Niccol said expanding Chipotle’s labor pool runs alongside its unit count. During 2021, 90 percent of the brand’s restaurant management roles were internal promotions. That measures to about 19,000 people. “The reason why that’s important is it’s a lot easier to prepare for 300 openings when you’re working off of the base of 3,000 or 4,000 [restaurants],” Niccol said. “Or whatever number of openings we want to achieve, the bigger our base is, the more talent we can develop. And I think we’re demonstrating we can develop that talent with the fact that we just promoted 19,000 employees. So they’ll stay with us. They’ll grow with us. They’re excited about the growth opportunity.”
The brand took a labor cost hit of 100 basis points in Q4, up to 26.4 percent, as it lifted average nationwide wages to $15 per hour in May.
Chipotle offset the cost, as well as commodity pressures (namely, beef inflation and freight, to a lesser extent), with a 4 percent mid-December menu price increase that gave the chain about 10 percent of price in January. Niccol said Chipotle could take additional pricing if costs don’t abate.
“It’s really the last thing we want to do,” he said, “but we’re fortunate that we can pull it. And we see no resistance to date with the levels that we’re currently at. … The chicken burrito for most parts of the country is still less than $8. Chicken bowl is still less than $8. And that’s phenomenal value.”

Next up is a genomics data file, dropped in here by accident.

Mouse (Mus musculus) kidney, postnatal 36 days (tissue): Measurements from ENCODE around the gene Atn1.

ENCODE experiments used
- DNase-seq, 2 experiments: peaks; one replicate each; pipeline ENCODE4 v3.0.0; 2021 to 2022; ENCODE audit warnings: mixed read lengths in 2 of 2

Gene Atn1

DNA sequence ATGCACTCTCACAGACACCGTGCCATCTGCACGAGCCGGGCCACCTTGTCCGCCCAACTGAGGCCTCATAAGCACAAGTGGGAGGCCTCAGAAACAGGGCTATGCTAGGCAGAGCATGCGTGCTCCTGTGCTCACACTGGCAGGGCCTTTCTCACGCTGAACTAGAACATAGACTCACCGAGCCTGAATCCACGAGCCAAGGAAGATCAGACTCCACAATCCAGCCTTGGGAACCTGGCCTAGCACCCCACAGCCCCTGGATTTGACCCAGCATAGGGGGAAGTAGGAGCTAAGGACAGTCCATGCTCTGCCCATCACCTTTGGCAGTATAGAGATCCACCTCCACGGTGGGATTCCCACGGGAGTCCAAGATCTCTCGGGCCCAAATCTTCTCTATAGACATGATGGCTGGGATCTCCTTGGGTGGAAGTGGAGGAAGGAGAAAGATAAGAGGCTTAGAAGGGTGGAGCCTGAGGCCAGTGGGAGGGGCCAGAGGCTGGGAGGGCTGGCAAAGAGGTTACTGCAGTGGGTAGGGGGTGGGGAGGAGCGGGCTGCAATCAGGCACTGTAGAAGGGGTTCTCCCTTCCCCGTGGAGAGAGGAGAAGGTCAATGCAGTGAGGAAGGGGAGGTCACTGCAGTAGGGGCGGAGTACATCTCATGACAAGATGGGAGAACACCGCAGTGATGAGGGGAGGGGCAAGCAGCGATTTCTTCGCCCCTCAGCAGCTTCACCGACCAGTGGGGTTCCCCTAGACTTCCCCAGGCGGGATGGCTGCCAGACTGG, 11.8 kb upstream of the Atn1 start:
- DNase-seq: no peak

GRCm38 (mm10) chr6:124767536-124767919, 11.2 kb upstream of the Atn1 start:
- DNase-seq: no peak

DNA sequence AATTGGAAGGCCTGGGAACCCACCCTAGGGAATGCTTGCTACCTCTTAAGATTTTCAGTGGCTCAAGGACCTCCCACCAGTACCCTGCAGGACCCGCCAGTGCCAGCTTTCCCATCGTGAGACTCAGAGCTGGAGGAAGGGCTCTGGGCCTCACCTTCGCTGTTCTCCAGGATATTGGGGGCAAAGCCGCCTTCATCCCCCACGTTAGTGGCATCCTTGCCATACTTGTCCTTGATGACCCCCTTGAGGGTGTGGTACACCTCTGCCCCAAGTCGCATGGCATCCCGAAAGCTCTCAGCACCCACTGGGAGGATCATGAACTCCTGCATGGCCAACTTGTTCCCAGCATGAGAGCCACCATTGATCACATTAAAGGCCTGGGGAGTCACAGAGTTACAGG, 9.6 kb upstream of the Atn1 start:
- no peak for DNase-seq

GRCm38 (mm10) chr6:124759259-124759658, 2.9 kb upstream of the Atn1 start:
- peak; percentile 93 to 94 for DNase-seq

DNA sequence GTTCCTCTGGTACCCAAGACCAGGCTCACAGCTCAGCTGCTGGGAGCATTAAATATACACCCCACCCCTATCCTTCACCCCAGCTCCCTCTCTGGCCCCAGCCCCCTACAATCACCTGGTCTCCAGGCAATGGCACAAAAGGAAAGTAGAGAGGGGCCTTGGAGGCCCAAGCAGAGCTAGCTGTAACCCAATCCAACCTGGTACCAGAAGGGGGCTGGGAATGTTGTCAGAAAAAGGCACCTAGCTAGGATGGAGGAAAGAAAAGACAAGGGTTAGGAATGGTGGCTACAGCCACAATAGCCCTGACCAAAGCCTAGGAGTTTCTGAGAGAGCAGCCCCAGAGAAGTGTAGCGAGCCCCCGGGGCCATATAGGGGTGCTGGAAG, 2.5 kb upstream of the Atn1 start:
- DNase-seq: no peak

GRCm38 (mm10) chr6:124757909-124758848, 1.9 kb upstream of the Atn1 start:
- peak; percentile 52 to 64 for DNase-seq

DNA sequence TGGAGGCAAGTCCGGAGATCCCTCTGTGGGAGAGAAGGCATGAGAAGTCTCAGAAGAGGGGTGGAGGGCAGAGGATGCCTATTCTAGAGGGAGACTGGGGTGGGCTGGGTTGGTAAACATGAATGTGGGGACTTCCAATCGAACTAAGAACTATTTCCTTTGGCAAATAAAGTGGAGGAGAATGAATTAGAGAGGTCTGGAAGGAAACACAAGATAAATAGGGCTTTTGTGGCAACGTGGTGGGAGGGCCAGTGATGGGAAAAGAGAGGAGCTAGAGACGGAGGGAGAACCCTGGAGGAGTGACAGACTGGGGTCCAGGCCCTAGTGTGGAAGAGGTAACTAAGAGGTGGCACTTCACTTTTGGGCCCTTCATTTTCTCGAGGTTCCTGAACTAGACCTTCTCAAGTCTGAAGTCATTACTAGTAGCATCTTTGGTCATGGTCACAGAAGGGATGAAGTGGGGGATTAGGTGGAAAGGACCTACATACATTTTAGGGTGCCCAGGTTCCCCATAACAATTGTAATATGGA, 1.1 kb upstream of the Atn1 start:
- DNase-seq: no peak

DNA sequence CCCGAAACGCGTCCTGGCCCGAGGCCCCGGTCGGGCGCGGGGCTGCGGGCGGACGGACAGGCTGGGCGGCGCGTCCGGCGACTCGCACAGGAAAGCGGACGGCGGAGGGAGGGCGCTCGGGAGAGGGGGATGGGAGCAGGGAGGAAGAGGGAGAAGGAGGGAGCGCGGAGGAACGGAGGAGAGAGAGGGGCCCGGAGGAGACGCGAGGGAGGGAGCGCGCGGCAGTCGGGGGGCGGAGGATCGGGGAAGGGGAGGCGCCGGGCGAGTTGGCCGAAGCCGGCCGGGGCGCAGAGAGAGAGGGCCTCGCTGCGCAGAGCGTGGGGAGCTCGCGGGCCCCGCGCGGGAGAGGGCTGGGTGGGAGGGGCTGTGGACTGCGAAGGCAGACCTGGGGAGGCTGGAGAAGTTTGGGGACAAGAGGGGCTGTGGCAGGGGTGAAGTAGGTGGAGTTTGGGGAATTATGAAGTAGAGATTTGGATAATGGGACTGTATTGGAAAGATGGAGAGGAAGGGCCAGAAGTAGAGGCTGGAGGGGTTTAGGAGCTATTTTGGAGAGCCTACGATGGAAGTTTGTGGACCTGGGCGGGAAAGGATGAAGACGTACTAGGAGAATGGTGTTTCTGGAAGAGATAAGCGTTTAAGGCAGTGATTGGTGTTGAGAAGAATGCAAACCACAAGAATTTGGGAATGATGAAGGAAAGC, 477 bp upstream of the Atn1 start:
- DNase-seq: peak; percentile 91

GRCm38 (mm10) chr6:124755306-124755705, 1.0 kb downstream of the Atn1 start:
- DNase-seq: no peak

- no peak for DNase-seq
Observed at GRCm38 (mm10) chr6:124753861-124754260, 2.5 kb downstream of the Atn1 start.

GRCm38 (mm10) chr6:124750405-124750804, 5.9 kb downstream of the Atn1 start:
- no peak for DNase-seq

Chipotle is in the process of implementing a new digital scheduling program and upgrading its learning management portal. The former uses artificial intelligence and analytics that looks at real-time metrics and helps employees prep accordingly. “We should then end up in a scenario where we don’t run out of guacamoles at the end of the day, right?” Niccol said.
“How do we help our team members know when to cook more chicken throughout the day,” he adds. “When to make guacamole and how much guacamole to make after lunch because we want to be in the Chipotle business from open to close.”
Niccol said Chipotle is exploring technology, whether its robotics or automation, that sheds “jobs people frankly don’t love doing.”
As Chipotle grows, it also plans to aid marketing with a cadence of two to three new menu items per year. In 2021, there was cauliflower rice, quesadillas, and smoked brisket. Plant-based chorizo, which Niccol said is off “to a terrific start,” kicked off the current year. Pollo Asado, Chipotle’s first chicken innovation in the chain’s 28-year-history, is on deck.
“As I’ve said before, challenges create opportunities, and we are now in a much stronger competitive position than we were two years ago,” Niccol said.